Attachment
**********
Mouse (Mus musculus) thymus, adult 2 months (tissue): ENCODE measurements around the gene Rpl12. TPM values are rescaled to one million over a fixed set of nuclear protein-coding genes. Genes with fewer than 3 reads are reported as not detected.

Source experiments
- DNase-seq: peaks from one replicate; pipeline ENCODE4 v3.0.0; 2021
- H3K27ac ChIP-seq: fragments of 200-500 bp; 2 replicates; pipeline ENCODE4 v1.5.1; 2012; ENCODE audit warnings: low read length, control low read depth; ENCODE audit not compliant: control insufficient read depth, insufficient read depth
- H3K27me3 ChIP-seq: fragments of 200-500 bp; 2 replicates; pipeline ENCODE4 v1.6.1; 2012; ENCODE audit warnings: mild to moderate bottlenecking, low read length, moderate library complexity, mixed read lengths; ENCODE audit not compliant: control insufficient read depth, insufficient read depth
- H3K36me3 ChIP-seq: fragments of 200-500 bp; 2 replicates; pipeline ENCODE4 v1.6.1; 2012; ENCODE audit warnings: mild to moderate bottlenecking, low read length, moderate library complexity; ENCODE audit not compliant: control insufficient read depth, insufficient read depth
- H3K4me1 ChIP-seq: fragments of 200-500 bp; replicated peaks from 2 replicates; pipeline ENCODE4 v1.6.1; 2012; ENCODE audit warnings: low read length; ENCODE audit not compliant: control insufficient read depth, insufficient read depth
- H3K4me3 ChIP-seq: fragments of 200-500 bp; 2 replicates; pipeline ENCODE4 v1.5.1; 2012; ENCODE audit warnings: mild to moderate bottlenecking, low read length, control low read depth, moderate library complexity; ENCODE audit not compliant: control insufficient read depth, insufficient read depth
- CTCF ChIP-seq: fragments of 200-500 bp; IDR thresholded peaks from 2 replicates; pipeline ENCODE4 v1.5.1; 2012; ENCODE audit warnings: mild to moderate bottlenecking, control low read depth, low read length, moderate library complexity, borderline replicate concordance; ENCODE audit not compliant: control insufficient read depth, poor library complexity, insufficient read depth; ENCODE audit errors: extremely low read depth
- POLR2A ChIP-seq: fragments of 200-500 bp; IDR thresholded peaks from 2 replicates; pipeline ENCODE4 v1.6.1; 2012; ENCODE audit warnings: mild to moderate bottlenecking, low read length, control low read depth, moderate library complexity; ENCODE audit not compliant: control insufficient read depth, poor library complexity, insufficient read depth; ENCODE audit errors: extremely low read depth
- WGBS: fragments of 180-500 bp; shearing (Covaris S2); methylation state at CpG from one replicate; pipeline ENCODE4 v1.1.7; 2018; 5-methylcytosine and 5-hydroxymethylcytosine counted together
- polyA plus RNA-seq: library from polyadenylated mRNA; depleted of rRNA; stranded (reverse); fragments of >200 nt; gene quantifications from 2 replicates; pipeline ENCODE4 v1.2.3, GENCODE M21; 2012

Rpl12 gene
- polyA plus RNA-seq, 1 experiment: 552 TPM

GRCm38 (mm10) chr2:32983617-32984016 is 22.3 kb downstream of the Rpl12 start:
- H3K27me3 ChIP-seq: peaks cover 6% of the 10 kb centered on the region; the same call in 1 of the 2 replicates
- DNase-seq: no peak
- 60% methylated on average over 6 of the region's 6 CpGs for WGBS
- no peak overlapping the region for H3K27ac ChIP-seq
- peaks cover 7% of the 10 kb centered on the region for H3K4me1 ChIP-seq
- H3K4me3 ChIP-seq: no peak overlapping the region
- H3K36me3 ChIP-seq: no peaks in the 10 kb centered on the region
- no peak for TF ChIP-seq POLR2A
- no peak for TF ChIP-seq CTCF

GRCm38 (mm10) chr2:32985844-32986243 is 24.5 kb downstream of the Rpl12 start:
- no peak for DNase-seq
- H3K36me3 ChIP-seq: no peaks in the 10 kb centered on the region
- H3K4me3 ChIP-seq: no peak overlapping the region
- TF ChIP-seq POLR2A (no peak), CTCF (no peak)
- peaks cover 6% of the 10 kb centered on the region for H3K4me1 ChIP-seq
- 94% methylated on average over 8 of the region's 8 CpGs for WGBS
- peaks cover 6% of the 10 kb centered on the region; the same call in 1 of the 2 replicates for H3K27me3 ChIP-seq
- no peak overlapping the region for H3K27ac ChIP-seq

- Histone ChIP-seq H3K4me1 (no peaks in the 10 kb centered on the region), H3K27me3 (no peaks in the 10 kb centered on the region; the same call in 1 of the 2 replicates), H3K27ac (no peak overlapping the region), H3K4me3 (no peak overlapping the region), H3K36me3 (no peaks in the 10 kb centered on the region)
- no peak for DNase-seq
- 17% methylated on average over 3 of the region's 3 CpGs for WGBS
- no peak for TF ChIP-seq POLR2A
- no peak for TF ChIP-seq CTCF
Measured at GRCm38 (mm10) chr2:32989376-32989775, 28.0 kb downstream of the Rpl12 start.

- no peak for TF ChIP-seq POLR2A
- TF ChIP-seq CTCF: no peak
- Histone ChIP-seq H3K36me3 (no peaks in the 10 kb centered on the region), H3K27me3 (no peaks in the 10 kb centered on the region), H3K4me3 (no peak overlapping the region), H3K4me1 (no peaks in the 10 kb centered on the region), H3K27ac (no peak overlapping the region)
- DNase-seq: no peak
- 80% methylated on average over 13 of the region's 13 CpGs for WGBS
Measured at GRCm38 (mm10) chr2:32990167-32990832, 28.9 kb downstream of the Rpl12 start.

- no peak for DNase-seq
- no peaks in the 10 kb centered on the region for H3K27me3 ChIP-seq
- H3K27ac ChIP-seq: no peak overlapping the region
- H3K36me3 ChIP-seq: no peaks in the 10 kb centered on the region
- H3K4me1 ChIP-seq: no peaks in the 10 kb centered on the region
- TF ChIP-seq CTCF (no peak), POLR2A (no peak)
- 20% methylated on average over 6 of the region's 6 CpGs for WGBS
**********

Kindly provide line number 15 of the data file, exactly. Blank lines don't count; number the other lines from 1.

GRCm38 (mm10) chr2:32983617-32984016 is 22.3 kb downstream of the Rpl12 start: